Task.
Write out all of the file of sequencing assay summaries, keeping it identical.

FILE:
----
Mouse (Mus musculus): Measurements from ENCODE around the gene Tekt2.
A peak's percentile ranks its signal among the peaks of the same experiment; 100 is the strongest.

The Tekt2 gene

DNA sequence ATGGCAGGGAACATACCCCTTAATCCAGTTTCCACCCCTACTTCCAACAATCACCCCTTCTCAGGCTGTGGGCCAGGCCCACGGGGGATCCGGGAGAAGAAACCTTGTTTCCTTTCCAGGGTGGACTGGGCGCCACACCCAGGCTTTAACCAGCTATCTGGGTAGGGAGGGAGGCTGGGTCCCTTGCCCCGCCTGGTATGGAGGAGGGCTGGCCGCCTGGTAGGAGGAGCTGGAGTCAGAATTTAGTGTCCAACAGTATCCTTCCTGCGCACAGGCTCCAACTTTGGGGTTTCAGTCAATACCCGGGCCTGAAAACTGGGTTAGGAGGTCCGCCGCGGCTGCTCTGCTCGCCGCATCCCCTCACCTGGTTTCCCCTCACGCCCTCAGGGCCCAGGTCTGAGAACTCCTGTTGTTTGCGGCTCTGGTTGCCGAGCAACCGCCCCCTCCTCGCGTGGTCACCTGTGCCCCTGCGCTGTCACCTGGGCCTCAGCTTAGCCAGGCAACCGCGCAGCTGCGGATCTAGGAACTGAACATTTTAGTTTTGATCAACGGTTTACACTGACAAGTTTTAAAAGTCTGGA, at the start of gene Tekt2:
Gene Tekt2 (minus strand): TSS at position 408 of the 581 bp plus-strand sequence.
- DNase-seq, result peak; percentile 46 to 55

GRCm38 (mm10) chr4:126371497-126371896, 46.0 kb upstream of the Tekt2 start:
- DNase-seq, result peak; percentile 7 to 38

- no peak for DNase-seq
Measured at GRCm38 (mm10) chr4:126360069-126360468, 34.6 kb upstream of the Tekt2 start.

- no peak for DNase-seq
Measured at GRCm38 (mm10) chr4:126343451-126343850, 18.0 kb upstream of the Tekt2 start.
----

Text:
Mouse (Mus musculus): Measurements from ENCODE around the gene Tekt2.
A peak's percentile ranks its signal among the peaks of the same experiment; 100 is the strongest.

The Tekt2 gene

DNA sequence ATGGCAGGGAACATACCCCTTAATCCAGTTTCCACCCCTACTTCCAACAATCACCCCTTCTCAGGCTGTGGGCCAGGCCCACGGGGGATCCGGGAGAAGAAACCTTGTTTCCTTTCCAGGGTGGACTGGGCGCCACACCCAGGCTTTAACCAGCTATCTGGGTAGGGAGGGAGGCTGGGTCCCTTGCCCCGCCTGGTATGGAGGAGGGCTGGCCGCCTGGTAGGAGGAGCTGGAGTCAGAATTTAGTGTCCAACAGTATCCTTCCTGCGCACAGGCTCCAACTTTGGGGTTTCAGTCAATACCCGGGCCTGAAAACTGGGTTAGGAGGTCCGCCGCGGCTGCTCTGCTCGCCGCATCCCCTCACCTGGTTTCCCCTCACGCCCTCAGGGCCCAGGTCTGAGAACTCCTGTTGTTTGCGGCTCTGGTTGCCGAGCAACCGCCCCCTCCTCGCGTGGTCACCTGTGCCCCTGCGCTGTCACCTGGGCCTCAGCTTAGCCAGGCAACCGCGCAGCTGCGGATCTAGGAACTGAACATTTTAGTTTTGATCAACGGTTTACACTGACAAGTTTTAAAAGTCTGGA, at the start of gene Tekt2:
Gene Tekt2 (minus strand): TSS at position 408 of the 581 bp plus-strand sequence.
- DNase-seq, result peak; percentile 46 to 55

GRCm38 (mm10) chr4:126371497-126371896, 46.0 kb upstream of the Tekt2 start:
- DNase-seq, result peak; percentile 7 to 38

- no peak for DNase-seq
Measured at GRCm38 (mm10) chr4:126360069-126360468, 34.6 kb upstream of the Tekt2 start.

- no peak for DNase-seq
Measured at GRCm38 (mm10) chr4:126343451-126343850, 18.0 kb upstream of the Tekt2 start.